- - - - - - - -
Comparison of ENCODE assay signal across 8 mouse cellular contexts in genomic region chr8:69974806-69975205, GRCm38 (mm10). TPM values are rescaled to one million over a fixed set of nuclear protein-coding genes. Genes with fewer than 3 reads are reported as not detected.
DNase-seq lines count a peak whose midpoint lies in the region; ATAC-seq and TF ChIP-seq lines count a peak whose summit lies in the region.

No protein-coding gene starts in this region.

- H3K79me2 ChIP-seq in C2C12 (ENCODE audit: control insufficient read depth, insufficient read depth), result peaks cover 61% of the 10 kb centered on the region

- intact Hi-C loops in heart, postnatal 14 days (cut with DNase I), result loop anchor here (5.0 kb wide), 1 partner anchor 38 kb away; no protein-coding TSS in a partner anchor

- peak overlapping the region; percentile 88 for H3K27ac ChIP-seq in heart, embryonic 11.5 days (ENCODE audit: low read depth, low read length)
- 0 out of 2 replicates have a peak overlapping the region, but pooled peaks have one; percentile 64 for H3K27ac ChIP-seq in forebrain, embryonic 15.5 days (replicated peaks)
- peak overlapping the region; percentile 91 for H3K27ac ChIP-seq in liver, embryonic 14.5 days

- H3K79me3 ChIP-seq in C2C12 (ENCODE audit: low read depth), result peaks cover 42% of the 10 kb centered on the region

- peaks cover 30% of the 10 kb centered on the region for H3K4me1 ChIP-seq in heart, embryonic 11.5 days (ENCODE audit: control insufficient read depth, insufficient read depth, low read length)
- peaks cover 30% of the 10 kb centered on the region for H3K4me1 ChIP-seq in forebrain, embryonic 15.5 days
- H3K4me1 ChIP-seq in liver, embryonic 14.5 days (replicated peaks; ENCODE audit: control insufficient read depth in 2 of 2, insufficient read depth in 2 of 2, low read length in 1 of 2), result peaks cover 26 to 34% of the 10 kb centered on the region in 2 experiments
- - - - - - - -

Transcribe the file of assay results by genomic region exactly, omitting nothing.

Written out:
Comparison of ENCODE assay signal across 8 mouse cellular contexts in genomic region chr8:69974806-69975205, GRCm38 (mm10). TPM values are rescaled to one million over a fixed set of nuclear protein-coding genes. Genes with fewer than 3 reads are reported as not detected.
DNase-seq lines count a peak whose midpoint lies in the region; ATAC-seq and TF ChIP-seq lines count a peak whose summit lies in the region.

No protein-coding gene starts in this region.

- H3K79me2 ChIP-seq in C2C12 (ENCODE audit: control insufficient read depth, insufficient read depth), result peaks cover 61% of the 10 kb centered on the region

- intact Hi-C loops in heart, postnatal 14 days (cut with DNase I), result loop anchor here (5.0 kb wide), 1 partner anchor 38 kb away; no protein-coding TSS in a partner anchor

- peak overlapping the region; percentile 88 for H3K27ac ChIP-seq in heart, embryonic 11.5 days (ENCODE audit: low read depth, low read length)
- 0 out of 2 replicates have a peak overlapping the region, but pooled peaks have one; percentile 64 for H3K27ac ChIP-seq in forebrain, embryonic 15.5 days (replicated peaks)
- peak overlapping the region; percentile 91 for H3K27ac ChIP-seq in liver, embryonic 14.5 days

- H3K79me3 ChIP-seq in C2C12 (ENCODE audit: low read depth), result peaks cover 42% of the 10 kb centered on the region

- peaks cover 30% of the 10 kb centered on the region for H3K4me1 ChIP-seq in heart, embryonic 11.5 days (ENCODE audit: control insufficient read depth, insufficient read depth, low read length)
- peaks cover 30% of the 10 kb centered on the region for H3K4me1 ChIP-seq in forebrain, embryonic 15.5 days
- H3K4me1 ChIP-seq in liver, embryonic 14.5 days (replicated peaks; ENCODE audit: control insufficient read depth in 2 of 2, insufficient read depth in 2 of 2, low read length in 1 of 2), result peaks cover 26 to 34% of the 10 kb centered on the region in 2 experiments